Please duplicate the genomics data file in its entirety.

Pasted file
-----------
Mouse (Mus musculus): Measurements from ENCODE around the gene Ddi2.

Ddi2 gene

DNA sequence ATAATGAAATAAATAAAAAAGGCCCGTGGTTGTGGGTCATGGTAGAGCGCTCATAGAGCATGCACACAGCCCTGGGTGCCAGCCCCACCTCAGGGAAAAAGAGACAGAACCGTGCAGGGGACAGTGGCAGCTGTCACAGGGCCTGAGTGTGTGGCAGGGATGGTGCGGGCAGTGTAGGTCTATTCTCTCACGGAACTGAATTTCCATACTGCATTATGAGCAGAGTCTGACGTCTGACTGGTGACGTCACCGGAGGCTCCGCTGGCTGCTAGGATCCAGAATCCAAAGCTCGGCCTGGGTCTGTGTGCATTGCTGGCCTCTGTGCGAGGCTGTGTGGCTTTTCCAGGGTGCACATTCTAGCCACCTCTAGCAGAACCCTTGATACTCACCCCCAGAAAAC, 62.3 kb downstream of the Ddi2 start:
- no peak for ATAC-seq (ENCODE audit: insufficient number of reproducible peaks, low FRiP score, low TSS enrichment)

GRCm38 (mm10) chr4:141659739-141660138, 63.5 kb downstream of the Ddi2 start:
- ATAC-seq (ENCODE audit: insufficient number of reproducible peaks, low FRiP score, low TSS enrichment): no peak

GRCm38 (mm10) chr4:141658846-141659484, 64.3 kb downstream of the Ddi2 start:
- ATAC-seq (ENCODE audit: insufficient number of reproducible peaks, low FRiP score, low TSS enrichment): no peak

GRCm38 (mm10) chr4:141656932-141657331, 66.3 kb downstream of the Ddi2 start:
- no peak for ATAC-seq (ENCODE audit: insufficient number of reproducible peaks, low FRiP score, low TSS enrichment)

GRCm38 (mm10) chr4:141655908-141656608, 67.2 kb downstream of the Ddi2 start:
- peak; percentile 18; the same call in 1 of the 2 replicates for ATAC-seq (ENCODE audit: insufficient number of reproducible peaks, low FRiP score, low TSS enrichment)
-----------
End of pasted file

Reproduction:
Mouse (Mus musculus): Measurements from ENCODE around the gene Ddi2.

Ddi2 gene

DNA sequence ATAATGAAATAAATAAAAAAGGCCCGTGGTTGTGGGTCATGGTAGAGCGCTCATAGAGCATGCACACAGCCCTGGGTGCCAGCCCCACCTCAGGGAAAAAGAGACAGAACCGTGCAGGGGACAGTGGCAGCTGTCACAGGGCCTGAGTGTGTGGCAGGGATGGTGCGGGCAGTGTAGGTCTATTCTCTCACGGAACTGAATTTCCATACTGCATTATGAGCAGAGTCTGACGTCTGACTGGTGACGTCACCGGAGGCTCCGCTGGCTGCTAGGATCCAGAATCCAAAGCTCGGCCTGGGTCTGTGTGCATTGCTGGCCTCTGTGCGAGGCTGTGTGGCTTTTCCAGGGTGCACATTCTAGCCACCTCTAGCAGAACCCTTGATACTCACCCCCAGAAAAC, 62.3 kb downstream of the Ddi2 start:
- no peak for ATAC-seq (ENCODE audit: insufficient number of reproducible peaks, low FRiP score, low TSS enrichment)

GRCm38 (mm10) chr4:141659739-141660138, 63.5 kb downstream of the Ddi2 start:
- ATAC-seq (ENCODE audit: insufficient number of reproducible peaks, low FRiP score, low TSS enrichment): no peak

GRCm38 (mm10) chr4:141658846-141659484, 64.3 kb downstream of the Ddi2 start:
- ATAC-seq (ENCODE audit: insufficient number of reproducible peaks, low FRiP score, low TSS enrichment): no peak

GRCm38 (mm10) chr4:141656932-141657331, 66.3 kb downstream of the Ddi2 start:
- no peak for ATAC-seq (ENCODE audit: insufficient number of reproducible peaks, low FRiP score, low TSS enrichment)

GRCm38 (mm10) chr4:141655908-141656608, 67.2 kb downstream of the Ddi2 start:
- peak; percentile 18; the same call in 1 of the 2 replicates for ATAC-seq (ENCODE audit: insufficient number of reproducible peaks, low FRiP score, low TSS enrichment)